Many early Christians, including Gregory of Nazainzus, spoke out against combining pagan and Christian ways. This isn’t hard to understand: The celebrations, after all, could take on orgiastic proportions. After years of mostly futile attempts to abolish these pagan festivals and rituals, however, the church realized it would be better served by allowing them – revised so that their focus was to honor Christ.
Incorporating Mithraic or solstice rites into the celebration of Christmas was easy to justify: Christ represents life, triumph over death and darkness, and restored hope and light. Rather than celebrating the sun as before, people would be celebrating the Son of God. Simply put, the birth of Christ replaced the birth of the sun as a cause for celebration.
Both church and popular interests were thus satisfied: The people were able to keep their time of fun, while the church ensured that the birth of Christ would be celebrated with all due decorum and festivity. In this way, many parts of the old festivals remained, while others were reformed to honor Christ’s birth. Some of the retained elements that have remained popular to this day are greenery, candles, singing, tree decorating, Yule logs, and feasting.
Today, Christmas is celebrated on December 25 by Roman Catholics and Protestants, by not by many Orthodox churches, which continue to combine Epiphany and Nativity celebrations on January 6. A small portion of English believers also observed the January 6 tradition until about 1950 – not because of any connection with the rite of Eastern churches, but because some of their own observances followed the old Julian calendar rather than the current Gregorian version.
The Yule Connection
The so-called “barbarian invasions” of the Roman Empire that began in the fifth century brought the Nordic and Germanic peoples into direct contact with Christianity, and therefore with Christians. In northern and western Europe, the Germanic and Celtic peoples had their own solstice rituals, which were later incorporated into Christmas.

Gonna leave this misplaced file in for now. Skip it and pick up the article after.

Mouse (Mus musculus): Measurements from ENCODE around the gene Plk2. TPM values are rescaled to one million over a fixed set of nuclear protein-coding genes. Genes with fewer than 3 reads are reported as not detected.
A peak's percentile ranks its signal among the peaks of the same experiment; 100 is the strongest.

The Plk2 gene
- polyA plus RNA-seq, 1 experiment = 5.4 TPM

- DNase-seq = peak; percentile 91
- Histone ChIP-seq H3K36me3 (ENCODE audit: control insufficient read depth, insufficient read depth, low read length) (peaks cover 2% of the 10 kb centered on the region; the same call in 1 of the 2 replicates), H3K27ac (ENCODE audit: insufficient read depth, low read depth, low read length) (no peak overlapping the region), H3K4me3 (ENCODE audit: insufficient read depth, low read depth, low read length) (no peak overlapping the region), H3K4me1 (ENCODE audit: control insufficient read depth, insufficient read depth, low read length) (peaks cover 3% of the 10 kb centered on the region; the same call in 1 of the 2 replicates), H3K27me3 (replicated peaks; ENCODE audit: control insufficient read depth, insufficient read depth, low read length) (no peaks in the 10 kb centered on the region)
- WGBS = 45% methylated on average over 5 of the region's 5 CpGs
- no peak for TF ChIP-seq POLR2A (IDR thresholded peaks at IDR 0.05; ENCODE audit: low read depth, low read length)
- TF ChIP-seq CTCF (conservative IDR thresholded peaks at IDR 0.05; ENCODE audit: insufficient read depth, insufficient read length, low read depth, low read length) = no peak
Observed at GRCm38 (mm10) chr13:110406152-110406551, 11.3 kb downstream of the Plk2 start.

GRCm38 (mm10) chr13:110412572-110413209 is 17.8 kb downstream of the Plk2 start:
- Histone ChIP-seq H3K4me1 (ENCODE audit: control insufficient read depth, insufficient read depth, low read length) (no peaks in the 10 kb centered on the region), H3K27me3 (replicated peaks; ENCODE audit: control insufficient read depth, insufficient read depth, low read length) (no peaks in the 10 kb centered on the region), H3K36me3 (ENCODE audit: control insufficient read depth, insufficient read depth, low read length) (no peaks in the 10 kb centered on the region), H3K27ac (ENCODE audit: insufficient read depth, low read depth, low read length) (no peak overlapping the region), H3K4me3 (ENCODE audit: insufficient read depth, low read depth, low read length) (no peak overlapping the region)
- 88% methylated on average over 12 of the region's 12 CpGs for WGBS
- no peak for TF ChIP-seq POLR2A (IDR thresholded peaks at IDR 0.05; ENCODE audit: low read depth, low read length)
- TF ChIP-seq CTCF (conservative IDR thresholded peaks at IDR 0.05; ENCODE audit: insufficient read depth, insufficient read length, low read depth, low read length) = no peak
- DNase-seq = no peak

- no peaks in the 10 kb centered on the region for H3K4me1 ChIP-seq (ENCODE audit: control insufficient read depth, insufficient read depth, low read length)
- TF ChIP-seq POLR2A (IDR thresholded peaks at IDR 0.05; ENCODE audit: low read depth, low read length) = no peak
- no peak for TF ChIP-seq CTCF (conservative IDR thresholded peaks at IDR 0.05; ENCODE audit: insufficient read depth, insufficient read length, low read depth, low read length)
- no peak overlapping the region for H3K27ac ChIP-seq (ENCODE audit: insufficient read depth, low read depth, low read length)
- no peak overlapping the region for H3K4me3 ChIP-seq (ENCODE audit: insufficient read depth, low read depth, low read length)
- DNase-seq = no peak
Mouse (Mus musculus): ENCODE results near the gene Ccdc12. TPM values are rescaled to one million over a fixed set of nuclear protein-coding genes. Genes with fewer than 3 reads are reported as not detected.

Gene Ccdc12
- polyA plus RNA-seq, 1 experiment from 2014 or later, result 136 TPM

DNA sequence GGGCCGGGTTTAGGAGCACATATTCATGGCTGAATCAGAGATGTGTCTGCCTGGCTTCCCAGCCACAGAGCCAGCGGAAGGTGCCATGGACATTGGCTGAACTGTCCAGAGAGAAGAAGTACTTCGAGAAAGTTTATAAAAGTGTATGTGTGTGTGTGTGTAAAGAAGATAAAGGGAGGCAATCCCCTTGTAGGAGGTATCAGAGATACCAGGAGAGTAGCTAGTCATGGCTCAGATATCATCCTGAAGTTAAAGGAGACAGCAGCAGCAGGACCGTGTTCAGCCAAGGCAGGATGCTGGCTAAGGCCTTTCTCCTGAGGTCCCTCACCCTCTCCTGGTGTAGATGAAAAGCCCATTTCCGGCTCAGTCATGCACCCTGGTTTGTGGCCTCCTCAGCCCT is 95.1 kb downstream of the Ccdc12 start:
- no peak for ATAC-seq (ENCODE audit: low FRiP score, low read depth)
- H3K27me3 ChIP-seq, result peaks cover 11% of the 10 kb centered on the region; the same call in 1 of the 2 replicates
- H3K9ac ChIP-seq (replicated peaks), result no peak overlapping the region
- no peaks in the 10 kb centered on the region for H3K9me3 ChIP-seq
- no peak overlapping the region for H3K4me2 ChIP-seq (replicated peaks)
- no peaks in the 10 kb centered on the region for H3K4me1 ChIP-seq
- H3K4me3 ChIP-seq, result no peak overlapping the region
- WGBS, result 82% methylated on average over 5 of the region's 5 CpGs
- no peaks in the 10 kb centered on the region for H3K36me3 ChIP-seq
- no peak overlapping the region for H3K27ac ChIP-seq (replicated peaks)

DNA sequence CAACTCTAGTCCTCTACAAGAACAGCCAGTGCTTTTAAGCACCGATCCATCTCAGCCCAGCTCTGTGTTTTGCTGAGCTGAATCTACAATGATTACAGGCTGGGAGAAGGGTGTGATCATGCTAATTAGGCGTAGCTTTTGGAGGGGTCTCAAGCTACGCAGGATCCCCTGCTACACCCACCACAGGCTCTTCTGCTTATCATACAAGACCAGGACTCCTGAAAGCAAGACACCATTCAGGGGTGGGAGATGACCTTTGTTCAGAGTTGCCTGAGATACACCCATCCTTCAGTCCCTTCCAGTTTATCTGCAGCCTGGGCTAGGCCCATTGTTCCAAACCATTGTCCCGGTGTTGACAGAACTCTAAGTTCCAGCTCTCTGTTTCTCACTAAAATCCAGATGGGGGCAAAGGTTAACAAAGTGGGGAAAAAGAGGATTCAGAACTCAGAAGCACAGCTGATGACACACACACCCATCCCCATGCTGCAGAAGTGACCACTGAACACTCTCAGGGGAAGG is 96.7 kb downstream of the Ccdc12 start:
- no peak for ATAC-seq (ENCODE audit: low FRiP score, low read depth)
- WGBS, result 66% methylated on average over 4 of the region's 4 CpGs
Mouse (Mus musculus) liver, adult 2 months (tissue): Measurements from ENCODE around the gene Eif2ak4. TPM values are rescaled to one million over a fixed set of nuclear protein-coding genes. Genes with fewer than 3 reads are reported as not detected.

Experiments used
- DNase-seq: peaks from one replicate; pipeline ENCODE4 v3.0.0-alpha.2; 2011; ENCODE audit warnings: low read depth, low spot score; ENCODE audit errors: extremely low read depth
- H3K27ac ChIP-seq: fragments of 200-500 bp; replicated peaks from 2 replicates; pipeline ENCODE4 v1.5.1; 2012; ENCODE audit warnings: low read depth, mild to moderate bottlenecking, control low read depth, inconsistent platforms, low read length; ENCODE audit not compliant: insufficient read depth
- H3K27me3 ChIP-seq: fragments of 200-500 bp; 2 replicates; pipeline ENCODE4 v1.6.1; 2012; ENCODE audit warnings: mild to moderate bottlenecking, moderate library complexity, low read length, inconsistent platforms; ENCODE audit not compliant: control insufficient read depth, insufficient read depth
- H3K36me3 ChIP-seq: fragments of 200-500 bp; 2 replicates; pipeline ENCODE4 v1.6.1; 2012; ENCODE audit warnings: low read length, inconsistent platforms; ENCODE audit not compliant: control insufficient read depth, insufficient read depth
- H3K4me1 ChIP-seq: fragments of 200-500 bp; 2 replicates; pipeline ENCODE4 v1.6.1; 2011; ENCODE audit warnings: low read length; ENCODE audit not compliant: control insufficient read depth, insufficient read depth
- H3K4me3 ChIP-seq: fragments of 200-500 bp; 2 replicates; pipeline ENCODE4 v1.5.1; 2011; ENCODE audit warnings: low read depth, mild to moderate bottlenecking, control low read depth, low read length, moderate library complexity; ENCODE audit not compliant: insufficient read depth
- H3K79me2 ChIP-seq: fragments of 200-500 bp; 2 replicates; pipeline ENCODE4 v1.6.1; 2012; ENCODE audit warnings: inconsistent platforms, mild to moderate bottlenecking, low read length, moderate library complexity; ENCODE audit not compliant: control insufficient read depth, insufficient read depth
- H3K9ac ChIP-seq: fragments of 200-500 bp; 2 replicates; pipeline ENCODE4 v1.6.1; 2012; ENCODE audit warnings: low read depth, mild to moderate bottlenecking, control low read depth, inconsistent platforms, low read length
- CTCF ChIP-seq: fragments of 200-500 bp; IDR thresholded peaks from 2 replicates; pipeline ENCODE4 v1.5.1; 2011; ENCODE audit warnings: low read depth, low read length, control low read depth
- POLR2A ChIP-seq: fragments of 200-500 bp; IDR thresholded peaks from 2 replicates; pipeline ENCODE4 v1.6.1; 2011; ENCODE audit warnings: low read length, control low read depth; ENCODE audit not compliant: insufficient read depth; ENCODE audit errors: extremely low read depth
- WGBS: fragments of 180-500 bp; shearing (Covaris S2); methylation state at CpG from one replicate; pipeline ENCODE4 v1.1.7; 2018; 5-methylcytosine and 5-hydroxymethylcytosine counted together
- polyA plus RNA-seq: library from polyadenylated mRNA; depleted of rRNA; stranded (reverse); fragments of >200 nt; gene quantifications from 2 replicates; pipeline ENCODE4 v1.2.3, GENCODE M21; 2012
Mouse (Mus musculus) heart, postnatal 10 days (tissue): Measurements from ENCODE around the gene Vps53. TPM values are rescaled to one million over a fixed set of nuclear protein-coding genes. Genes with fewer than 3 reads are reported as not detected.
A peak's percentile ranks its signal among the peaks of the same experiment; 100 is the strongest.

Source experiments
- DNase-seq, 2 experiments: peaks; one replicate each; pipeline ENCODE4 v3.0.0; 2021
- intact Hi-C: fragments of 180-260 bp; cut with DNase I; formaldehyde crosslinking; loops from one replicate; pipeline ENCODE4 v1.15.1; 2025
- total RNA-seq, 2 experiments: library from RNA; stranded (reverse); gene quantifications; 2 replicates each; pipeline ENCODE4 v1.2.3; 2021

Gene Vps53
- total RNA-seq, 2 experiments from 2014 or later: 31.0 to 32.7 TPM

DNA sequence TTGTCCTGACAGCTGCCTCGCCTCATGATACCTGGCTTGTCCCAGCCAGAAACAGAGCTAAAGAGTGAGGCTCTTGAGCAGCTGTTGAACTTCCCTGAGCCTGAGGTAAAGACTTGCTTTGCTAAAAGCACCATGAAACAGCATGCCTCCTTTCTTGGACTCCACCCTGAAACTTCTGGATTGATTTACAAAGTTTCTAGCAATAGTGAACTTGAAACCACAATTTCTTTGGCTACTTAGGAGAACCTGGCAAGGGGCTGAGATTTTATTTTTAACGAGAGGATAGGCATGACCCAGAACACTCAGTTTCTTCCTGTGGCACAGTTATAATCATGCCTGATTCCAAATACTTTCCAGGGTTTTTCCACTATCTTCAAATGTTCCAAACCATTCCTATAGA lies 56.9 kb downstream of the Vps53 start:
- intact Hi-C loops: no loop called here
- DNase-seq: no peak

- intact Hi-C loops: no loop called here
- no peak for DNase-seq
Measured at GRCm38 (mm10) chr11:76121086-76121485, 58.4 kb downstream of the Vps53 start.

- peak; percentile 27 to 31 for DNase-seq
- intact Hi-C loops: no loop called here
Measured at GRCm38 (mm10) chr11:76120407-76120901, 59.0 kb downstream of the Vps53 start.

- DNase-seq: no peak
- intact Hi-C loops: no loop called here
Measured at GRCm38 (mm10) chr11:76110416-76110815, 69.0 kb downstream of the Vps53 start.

The December Julmond festival, for example (Jul later became Yule), was a celebration of harvest and rebirth, with wheat representing life triumphing over death. Anything made of wheat, such as bread or liquor, was consumed heartily, and also given as gifts. Evergreens were used as a symbol of life, and what we would later cal the Yule log was lit to symbolize the eventual triumph of light over dark. The festive meal was boar’s head. These traditions have been presented in centries-old carols, including wassail songs, holly carols, and boar’s-head carols still sung today.
(Jeffrey, Yvonne, “Everything Family Christmas Book”)
Emperor Justinian declared Christmas a civic holiday in 529. Further legislation by the Council of Tours in 567 officially made the pre-Christmas Advent period a season of fasting and preparation. The time from Christmas to Epiphany (the twelve days of Christmas) was also declared part of the festive season.